Huge product rangeOver 140,000 books & equipment products
Rapid shippingUK & Worldwide
Pay in £, € or U.S.$By card, cheque, transfer, draft
Exceptional customer serviceGet specialist help and advice
Mary Siisip Geniusz has spent more than thirty years working with, living with, and using the Anishinaabe teachings, recipes, and botanical information she shares in Plants Have So Much to Give Us, All We Have to Do Is Ask. Geniusz gained much of the knowledge she writes about from her years as an oshkaabewis, a traditionally trained apprentice, and as friend to the late Keewaydinoquay, an Anishinaabe medicine woman from the Leelanau Peninsula in Michigan and a scholar, teacher, and practitioner of native ethnobotany. Keewaydinoquay published little, yet Geniusz has carried on her legacy by making this knowledge accessible to a broader audience.
Geniusz teaches the ways she was taught – through stories. Sharing the traditional stories she learned at Keewaydinoquay's side as well as stories from other American Indian traditions and her own experiences, Geniusz brings the plants to life with narratives that explain their uses, meaning, and history. Stories such as "Naanabozho and the Squeaky-Voice Plant" place the plants in cultural context and illustrate the belief in plants as cognizant beings. Covering a wide range of plants, from conifers to cattails to medicinal uses of yarrow, mullein, and dandelion, Geniusz explains how we can work with these botanical beings to create food, simple medicines, and practical botanical tools.
Plants Have So Much to Give Us, All We Have to Do Is Ask makes this botanical information available to native and nonnative healers and educators and emphasizes the Anishinaabe culture that developed the knowledge and practice.
Wendy Makoons Geniusz
A Note on Botanical Usage
1. Traditional Anishinaabe Teaching About Plants
“The Year the Roses Died”
The Primacy of Plants
How do We Know This, or the Descent of Our Knowledge?
Talking to Plants
Indigenous or Imported?
The Use of Story in Ethnobotany
2. Indinawemaaganag: All of My Relatives
“How Cedar Came into the World: The Creation Story of Cedar and Bearberry”
“Nookomis Giizhik: The Cedar Song”
White Cedar, Nokomis Giizhik, Thuja occidentalis
Traditional Anishinaabe Advice to Youth
“The Lady of the Red and Black Wigwam”
“The Birch Tree, the Maple Tree, and Nanaboozhoo”
Paper Birch, Nimishoomis Wiigwaas, Betula papyrifera
“Nanaboozhoo and the Thunderbirds”
“The Runner and the Birch Sap”
Balsam fir, Nimisenh, Abies balsamea
3. Other Conifers Important to the Anishinaabeg
“Why Some Trees Keep Their Leaves When Others do Not”
“Nanaboozhoo and Paul Bunyan”
The Pines, Tacobeshig, Pinus spp.
White Pine, Zhingwaak, Pinus strobus
Red Pine, Apakwanagemag, Pinus resinosa
Jack Pine, Wakikaandag, Pinus banksiana
Scotch Pine, Pinus sylvestris
Medicinal Virtues of the Pines
Inhalants from Pines
Spruce, Gaawaandag, Picea mariana and Picea glauca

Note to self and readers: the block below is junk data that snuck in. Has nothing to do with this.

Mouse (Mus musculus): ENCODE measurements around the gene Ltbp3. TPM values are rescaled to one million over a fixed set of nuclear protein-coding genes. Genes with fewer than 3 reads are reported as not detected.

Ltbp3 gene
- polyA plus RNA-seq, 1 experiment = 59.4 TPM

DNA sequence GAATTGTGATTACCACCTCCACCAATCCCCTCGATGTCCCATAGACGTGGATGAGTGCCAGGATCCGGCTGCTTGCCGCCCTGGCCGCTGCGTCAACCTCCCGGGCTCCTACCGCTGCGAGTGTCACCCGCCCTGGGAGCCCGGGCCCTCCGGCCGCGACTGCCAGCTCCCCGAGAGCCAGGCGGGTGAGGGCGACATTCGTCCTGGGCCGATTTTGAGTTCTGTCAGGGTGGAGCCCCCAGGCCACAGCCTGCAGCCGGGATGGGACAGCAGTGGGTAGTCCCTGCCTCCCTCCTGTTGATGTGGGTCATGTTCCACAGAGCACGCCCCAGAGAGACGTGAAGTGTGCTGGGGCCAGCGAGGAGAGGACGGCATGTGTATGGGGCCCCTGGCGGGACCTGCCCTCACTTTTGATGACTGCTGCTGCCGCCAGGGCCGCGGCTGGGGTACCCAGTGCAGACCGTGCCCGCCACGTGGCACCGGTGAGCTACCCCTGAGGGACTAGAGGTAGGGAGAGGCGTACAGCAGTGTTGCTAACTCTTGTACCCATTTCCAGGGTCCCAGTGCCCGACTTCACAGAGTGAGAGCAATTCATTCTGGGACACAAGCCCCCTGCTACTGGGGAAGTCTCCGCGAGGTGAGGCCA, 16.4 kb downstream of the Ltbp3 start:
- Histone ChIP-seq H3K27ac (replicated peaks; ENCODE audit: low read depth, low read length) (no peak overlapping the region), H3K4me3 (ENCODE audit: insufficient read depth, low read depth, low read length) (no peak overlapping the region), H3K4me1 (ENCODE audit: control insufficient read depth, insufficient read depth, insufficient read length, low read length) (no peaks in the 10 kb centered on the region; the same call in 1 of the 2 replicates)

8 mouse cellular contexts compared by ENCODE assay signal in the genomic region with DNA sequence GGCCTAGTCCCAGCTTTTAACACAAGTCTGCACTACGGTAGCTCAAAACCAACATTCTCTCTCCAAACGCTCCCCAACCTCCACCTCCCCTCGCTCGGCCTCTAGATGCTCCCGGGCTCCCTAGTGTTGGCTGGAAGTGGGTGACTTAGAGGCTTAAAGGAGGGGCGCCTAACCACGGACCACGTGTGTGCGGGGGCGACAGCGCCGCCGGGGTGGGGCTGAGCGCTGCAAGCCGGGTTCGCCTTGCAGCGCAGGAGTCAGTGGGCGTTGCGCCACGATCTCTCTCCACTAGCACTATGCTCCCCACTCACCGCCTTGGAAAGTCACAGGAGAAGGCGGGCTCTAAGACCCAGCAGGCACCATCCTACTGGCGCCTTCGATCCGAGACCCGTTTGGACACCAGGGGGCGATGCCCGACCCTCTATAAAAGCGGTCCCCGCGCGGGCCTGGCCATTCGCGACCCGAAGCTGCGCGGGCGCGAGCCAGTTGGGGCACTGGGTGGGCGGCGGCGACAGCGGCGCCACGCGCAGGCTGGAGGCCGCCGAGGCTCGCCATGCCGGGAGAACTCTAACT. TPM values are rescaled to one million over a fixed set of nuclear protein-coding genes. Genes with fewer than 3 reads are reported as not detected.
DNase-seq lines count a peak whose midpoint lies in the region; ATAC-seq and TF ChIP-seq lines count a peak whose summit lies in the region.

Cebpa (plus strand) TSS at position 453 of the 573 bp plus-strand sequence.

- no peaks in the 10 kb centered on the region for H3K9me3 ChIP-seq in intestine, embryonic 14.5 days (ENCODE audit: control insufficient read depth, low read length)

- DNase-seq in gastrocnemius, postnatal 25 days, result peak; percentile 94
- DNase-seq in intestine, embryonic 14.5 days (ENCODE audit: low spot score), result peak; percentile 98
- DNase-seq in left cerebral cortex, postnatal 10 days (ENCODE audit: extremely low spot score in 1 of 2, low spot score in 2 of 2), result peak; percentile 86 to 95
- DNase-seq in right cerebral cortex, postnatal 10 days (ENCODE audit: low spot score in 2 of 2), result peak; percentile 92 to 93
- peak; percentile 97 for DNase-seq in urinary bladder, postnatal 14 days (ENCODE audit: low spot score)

The Virtues of Spruce
The Ancient Warrior
Tamarack, Mashkiigmitig, Larix laricina
The Medicinal Virtues of Tamarack
Eastern Hemlock, Gaagaagiwanzh, Tsuga canadensis
Juniper, Juniperus horizontalis, Juniperus communis, and Juniperus virginiana
4. Three Food Plants that have been Very Useful to the Anishinaabeg
“Nanaboozhoo and the Dancing Men”
Cattail, Apakweshkway, Typha latifolia and Typha angustifolia
Labrador Tea, Mashkiigobag, Ledum groenlandicum
Jerusalem Artichokes, Giizisoojiibik, Helianthus tuberosus
5. Four Plants that the Anishinaabeg have Used in the Traditional, Material Culture
“The Shut-eye Dance: The Creation of Red Osier, Bittersweet, and Lichens”
The Cornus Family
Red Osier, Miskwaabiimizh, Cornus stolonifera
Bunchberry, Ode’iminijiibik, Cornus canadensis
Staghorn Sumac, Baakwaanaatig, Rhus typhina
Sphagnum Moss, Aasaakamig, Sphagnum spp.
“Nanaboozhoo and the Squeaky–Voice Plant”
Nanaboozhoo’s Squeaky–Voice Plant: Lycopodium, Lycopodium spp.
6. Major Medicinal Plants that have Shared Their Virtues with the Anishinaabeg
Yarrow, Waabanoganzh, Achillea millefolium
Mullein, Nookaadiziganzh, Verbascum thapsus
“The South Wind and the Maiden of the Golden Hair”
Dandelion, Doodooshaaboojiibik, Taraxacum officinale
Plantain, Omakakiibag, Plantago major and Plantago lanceolata
Roses, Oginiiminagaawanzh, Rosa spp.
Joe Pye Weed, Bagizowin, Eupatorium purpureum
Shield and Lance Plant, Boneset, Eupatorium perfoliatum and Eupatorium rugosum
Jewelweed, Ozaawashkojiibik, Impatiens capensis, Impatiens pallida, and Poison Ivy, Animikiibag, Toxicodendron radicans
The Monarda Family
Wild Bergamot, “Baby Saver Plant”, Monarda fistulosa
Bee Balm, Aamoogaawanzh, Monarda didyma
Goldthread, Ozaawijiibik, Coptis groenlandica
Violets, Waawiyebag, Viola spp.
“Nanaboozhoo and Name”
The Mints, Oombayndahn, Mentha spp.
Heal-all, Ingichi-biini’aa, Prunella vulgaris
Motherwort, Leonurus cardiaca
Catnip, Gaazhagensibag, Nepeta cataria
Jill-over-the-ground, Glechoma hederacea
Equisetum, Wiishkobijiibik, Equisetum spp.
Bearberry, Makwa-miskomin, Arctostaphylos uva-ursi
Epilogue: “Four Warriors Find Naanabozho”
Mary Siisip Geniusz is of Cree and Métis descent and an oshkaabewis, a traditionally trained apprentice, of the late Keewaydinoquay. She holds a master’s degree in liberal studies from the University of Wisconsin–Milwaukee and has taught university courses on ethnobotany, American Indian studies, and American multicultural studies.
"This is a thoroughly engaging, holistic and vibrant book. Every chapter made me hungry for more. Many plant knowledge treatises are thin soup, but this is hearty and nourishing because it has all the elements that western scientific plant teachings leave out."
– Robin Wall Kimmerer, author of Braiding Sweetgrass